English Phrasal Verbs – into part 1

English Phrasal Verbs – into part 1


If you ‘bump into’ someone, you meet them by chance.

  • I bumped into Martin in the mall.
  • You’ll never guess who I bumped into today.

If you ‘burst into a room’ or ‘burst into tears’, you do it suddenly and without warning.

  • Don’t burst into my room like that. Please knock first.
  • When I told him the bad news, he burst into tears.

If  something ‘comes into’ force, it begins to happen.

  • The new tax rules come into effect from next Monday.
  • When the changes come into effect, productivity is certain to rise.

If you say that a particular emotion or quality ‘doesn’t come into it’, it means that it doesn’t influence the situation.

  • I promoted Kate because she was the best person for the job and the fact that she is my daughter didn’t come into.
  • She’s rich because she’s good at what she does. Luck doesn’t come into it.

Often when we use ‘go into’  it has the idea of ‘entering’.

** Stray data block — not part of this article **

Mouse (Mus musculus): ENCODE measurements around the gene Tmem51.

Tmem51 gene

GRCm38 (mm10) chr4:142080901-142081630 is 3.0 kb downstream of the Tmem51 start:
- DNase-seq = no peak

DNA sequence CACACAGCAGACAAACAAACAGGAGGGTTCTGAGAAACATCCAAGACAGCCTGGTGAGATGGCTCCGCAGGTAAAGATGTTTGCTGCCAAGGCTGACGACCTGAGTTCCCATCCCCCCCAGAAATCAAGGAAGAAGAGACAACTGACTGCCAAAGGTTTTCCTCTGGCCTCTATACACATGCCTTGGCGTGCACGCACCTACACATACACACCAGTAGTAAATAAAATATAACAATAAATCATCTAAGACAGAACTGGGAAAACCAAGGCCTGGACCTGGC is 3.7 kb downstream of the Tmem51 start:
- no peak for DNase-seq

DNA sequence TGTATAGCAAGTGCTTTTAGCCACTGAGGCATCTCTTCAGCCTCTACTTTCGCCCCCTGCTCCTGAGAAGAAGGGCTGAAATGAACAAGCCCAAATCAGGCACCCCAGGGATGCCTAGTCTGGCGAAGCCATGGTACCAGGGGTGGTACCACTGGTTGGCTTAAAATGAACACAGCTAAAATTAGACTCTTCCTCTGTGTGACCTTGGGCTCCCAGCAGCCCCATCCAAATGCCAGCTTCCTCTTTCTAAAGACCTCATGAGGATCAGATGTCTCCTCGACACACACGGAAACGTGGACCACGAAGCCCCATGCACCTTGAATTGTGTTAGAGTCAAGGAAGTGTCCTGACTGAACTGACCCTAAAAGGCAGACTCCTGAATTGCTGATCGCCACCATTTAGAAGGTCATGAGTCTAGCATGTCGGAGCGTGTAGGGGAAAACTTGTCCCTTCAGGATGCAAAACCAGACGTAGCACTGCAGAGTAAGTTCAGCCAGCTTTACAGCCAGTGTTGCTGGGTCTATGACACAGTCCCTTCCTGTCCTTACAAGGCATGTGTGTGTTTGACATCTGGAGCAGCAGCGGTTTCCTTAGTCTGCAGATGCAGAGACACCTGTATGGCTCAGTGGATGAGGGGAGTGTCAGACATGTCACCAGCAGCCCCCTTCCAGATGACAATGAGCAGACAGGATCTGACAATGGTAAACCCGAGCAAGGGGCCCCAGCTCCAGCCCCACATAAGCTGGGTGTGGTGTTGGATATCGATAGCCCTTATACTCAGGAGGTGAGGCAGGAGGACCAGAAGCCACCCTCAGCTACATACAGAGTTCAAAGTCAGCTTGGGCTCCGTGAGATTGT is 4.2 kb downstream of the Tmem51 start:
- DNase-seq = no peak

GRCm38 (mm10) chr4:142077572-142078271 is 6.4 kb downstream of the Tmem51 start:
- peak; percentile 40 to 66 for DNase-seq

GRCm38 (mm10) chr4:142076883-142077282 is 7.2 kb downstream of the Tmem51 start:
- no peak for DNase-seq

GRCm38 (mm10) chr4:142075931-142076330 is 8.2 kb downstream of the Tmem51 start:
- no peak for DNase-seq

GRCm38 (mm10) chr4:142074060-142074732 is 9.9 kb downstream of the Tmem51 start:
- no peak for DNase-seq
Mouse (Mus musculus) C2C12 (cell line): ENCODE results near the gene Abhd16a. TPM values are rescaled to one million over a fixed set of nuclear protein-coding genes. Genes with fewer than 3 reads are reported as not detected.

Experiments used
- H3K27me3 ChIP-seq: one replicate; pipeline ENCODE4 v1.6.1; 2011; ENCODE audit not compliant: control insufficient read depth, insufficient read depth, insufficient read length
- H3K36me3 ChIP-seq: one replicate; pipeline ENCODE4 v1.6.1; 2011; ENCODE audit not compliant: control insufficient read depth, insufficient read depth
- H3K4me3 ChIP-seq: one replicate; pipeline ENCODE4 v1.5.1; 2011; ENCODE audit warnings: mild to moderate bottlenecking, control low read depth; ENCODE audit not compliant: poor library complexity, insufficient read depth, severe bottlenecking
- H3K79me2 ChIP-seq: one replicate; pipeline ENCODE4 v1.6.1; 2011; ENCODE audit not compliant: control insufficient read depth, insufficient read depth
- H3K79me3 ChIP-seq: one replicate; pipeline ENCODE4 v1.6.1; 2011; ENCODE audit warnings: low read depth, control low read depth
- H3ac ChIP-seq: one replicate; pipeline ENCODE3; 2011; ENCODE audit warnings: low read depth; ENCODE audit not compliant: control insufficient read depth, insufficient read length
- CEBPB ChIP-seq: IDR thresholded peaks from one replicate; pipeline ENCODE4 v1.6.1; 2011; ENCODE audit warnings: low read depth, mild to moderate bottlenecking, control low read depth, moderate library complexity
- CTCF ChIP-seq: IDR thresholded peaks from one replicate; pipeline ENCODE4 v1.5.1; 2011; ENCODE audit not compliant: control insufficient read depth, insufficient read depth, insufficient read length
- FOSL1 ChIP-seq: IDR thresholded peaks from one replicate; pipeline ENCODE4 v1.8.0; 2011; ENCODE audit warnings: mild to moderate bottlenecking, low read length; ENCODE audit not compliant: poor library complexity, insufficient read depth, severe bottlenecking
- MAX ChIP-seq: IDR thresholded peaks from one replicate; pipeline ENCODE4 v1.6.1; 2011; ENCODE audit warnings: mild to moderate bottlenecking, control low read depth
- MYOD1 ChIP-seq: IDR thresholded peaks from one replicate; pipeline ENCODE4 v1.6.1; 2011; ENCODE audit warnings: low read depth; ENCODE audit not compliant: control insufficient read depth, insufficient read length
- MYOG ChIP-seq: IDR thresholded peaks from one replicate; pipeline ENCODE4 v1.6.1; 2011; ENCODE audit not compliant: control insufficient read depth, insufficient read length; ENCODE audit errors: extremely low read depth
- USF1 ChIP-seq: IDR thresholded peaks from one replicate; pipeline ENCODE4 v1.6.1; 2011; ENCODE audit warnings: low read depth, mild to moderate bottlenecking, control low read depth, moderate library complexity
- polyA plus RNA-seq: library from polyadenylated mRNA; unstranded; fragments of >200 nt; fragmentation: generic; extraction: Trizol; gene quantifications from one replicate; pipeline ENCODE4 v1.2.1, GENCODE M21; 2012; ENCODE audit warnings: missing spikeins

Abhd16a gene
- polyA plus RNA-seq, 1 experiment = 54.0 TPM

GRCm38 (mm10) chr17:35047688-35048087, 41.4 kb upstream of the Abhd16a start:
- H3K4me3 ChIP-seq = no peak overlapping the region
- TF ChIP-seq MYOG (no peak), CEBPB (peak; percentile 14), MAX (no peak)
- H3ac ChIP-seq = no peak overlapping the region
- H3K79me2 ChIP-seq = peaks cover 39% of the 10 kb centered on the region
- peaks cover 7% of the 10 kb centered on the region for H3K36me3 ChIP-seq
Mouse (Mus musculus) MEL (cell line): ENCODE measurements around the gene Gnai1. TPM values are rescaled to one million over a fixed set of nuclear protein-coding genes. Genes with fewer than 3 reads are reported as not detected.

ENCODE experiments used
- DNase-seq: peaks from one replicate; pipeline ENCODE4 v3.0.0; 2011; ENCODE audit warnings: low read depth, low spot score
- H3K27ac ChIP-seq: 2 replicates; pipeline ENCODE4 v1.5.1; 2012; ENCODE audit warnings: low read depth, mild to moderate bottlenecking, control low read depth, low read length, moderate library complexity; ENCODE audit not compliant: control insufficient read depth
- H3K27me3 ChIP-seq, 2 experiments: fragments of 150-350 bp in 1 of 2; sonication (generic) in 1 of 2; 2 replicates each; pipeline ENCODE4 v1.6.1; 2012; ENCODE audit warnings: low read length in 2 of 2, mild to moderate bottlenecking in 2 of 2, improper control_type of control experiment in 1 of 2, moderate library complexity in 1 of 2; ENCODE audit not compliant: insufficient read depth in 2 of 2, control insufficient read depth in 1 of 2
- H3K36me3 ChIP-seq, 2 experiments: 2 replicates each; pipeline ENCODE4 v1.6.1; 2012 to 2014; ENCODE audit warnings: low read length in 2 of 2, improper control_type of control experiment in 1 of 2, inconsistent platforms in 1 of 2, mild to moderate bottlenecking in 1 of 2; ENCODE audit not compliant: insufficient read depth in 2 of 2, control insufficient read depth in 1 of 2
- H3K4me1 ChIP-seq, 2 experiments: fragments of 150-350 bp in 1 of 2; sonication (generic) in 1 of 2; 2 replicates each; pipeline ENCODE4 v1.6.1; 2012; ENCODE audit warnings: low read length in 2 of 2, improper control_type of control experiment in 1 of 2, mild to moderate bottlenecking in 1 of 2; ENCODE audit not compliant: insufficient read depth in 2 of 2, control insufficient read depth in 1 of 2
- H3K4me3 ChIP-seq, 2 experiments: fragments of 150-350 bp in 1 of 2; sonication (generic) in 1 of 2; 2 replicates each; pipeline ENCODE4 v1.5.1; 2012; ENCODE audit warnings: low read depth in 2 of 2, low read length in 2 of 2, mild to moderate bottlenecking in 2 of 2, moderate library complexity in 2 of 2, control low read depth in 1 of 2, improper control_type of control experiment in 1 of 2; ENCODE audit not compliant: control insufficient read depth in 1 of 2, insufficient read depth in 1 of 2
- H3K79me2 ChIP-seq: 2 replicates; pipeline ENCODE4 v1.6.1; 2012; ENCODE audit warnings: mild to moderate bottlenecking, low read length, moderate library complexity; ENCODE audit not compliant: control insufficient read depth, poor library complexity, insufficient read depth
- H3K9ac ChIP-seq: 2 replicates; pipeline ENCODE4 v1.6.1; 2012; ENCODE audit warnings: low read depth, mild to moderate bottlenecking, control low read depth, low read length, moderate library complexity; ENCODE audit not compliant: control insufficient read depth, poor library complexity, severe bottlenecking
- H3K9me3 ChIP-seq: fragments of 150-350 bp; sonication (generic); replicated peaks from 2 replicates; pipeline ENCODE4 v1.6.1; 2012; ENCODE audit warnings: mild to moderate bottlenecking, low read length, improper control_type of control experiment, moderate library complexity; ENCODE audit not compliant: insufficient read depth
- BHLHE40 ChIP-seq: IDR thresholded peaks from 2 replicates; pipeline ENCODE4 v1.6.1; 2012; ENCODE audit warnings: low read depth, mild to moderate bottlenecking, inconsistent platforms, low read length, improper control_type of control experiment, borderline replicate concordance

• I was thinking about going into politics.
  • The new model has just gone into production.

Sometimes ‘go into’ can mean to do things in great detail.

  • The deal sounds good but we’ll have to go into the details of the contract.
  • It’s very complicated and we don’t have time to go into that now.

Time, money or energy that has ‘gone into’ a project, is what has been used or spent on the project.

  • Over $100,000 has gone into the development of this new system.
  • I appreciate that a lot of effort has gone into the writing of this report.

If you ‘grow into’ an activity, you become better at doing it over time.

  • She was very unsure at first but has really grown into her new job.
  • Give it some time and you will grow into the role.

If you ‘talk someone into’ doing something, you persuade them to do it.

  • I didn’t want to come but Annie talked me into it.
  • I think I can talk him into it.

If you ‘tune into’ a particular radio or television station, you select it.

  • More and more people are tuning into ‘The Apprentice’.
  • People listen to their Ipods and don’t tune into the radio as much as before.

exercise 1
exercise 2
exercise 3
exercise 4

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